NATO-led international troops will be ready to assume responsibility for security across all of Afghanistan by the end of next year, freeing up thousands of American forces, a top NATO general said Thursday.
There has long been a plan to expand the 10,000-strong NATO force here into Afghanistan’s volatile south and east, but the timing for its completion has never been specific. Washington has long sought such a move, hoping to relieve many of its 17,600 front-line troops still here.
“We are in a position that we can take over the responsibility for all of Afghanistan in the course of the next year,” said Gen. Gerhard Back, who oversees the International Security Assistance Force mission from his base in Brunssum, the Netherlands.
He made the comments to reporters after a ceremony marking the change of the command of ISAF from a Turkish general to Italian Lt. Gen. Mauro Del Vecchio.
Kabul already NATO zone
ISAF already maintains security in the capital, Kabul, and the country’s north and west. It plans to increase its size and take over from the U.S.-led coalition in the violence-wracked south early next year, before gradually moving into the east.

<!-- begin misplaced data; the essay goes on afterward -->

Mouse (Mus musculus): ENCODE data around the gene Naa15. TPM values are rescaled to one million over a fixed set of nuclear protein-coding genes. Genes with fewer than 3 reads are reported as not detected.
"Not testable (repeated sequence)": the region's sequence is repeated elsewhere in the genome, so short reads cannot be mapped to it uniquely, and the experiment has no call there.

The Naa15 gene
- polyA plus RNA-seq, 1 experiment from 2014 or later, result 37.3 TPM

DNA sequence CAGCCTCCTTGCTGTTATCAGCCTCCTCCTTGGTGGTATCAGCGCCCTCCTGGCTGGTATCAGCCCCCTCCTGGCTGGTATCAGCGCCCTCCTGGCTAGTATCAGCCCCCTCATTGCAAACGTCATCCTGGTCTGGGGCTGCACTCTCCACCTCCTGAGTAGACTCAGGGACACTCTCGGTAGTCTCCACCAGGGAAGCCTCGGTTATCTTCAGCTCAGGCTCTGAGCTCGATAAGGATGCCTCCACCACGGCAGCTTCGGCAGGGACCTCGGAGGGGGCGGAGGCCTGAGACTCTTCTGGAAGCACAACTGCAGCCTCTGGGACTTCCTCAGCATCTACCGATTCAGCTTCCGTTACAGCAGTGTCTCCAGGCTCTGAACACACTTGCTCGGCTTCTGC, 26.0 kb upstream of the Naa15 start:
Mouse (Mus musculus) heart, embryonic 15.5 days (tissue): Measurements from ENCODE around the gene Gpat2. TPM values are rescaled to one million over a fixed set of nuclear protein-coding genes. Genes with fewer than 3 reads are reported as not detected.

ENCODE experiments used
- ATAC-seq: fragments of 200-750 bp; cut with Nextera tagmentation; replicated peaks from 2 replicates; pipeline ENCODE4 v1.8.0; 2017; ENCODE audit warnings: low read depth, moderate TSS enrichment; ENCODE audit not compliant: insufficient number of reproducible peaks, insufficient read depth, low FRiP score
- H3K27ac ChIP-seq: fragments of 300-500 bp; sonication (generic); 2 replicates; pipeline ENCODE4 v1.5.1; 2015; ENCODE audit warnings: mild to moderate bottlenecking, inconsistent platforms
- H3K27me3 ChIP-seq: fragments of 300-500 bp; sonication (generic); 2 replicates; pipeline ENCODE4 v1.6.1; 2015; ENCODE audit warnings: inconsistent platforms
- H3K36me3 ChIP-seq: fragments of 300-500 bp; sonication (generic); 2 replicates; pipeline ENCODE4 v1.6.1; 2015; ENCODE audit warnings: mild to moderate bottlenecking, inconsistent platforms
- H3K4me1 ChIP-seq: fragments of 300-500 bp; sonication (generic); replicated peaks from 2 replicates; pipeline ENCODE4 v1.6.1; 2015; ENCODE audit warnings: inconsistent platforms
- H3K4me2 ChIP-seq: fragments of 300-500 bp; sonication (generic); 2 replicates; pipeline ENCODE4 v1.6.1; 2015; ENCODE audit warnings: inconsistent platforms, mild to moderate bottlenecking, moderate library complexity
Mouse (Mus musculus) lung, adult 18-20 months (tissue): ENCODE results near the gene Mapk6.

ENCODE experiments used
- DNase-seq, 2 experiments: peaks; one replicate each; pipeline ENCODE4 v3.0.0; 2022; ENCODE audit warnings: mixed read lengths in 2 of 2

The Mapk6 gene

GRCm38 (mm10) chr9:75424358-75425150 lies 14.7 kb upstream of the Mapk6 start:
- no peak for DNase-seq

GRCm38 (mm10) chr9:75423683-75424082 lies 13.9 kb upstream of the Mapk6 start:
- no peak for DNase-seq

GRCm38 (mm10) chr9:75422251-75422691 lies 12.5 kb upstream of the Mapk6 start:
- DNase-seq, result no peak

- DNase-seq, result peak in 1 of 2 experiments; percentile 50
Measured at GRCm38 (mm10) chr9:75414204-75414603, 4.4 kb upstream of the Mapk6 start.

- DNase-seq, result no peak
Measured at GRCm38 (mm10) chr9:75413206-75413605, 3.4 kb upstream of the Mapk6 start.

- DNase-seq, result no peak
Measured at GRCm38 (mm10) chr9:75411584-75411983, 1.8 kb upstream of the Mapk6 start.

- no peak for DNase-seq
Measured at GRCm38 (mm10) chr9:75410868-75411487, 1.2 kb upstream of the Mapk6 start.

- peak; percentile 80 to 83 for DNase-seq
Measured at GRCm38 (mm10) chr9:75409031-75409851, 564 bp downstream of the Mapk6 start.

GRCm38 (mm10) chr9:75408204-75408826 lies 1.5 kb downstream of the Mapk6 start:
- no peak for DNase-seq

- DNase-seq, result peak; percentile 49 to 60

It is not clear how many U.S. troops will remain in Afghanistan after NATO takes command of security for all the country, ISAF spokesman Riccardo Cristoni said. But most American forces that do stay would be led by NATO, he said.
Cristoni said it was also not clear whether the United States would keep a separate force dedicated to hunting Osama bin Laden and other al-Qaida leaders believed to be hiding along the mountainous Afghan-Pakistani border.
A U.S. military spokeswoman, Lt. Cindy Moore, said commanders were still planning how many troops would remain here next year.
More troops ahead of elections
NATO has boosted the size of its force in the past few weeks in preparation for legislative elections on Sept. 18. It plans to bring in another 2,000 troops before the polls.
Afghan, NATO and American officials have all warned that a recent upsurge in violence by Taliban-led rebels may threaten the ballot, which is the next key step toward democracy after a quarter century of war. More than 900 people have been killed since March, when winter snows melt on mountain passes the insurgents use.
“Some sources of instability like Taliban, al-Qaida and other elements might still pose a danger to the democratic process in Afghanistan,” said Hikmet Cetin, the top civilian representative for NATO in Afghanistan. “We are aware that at the critical juncture for Afghans’ future, the security situation could not be taken for granted.”